Send to

Choose Destination
Exp Brain Res. 1992;92(2):259-66.

Cerebral protection by AMPA- and NMDA-receptor antagonists administered after severe insulin-induced hypoglycemia.

Author information

Laboratory for Experimental Brain Research, Lund University Hospital, Sweden.


Excitatory amino acids are implicated in the development of neuronal cell damage following periods of reversible cerebral ischemia or insulin-induced hypoglycemic coma. To explore the importance of glutamate receptor activation in the posthypoglycemic phase, we exposed rats to 20 min of insulin-induced severe hypoglycemia. The rats were treated immediately after the hypoglycemic insult with four regimes of glutamate receptor antagonists: (1) the AMPA (alpha-amino-3-hydroxy-5-methyl-4-isoxazole propriate)-receptor antagonist NBQX [2.3-dihydroxy-6-nitro-7-sulfamoyl-benzo (F) quinoxaline] given as a bolus dose of 30 i.p., followed by an i.v. infusion of 225 for 6 h; (2) the non-competitive NMDA-receptor antagonist, dizocilpine (MK-801) 1 given i.v.; (3) a combined NBQX treatment, (a bolus dose of 10 i.p., followed by an i.v. infusion of 225 for 6 h), with dizocilpine 0.33 given twice i.p. at 0 and 15 min after recovery and (4) the competitive NMDA-receptor blocker CGP 40,116 [D-(E)-2-amino-4-methyl-5-phosphono-3- pentenoic acid] 10 given i.p. In the striatum, all glutamate receptor blockers significantly decreased neuronal damage by approximately 30%. An approximately 50% decrease in neuronal damage was demonstrated in neocortex and hippocampus following the combined treatment with NBQX and dizocilpine, while protection was variable following the treatment with a single glutamate-receptor antagonist.(ABSTRACT TRUNCATED AT 250 WORDS).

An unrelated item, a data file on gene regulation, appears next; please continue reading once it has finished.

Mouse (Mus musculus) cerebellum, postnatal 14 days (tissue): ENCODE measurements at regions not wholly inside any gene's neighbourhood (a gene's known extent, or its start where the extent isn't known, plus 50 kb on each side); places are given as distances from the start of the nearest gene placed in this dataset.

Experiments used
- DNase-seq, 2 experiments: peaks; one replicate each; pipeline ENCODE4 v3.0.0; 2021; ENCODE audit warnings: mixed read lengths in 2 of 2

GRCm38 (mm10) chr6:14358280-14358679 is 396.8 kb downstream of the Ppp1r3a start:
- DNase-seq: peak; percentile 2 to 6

[Indexed for MEDLINE]

Supplemental Content

Loading ...
Support Center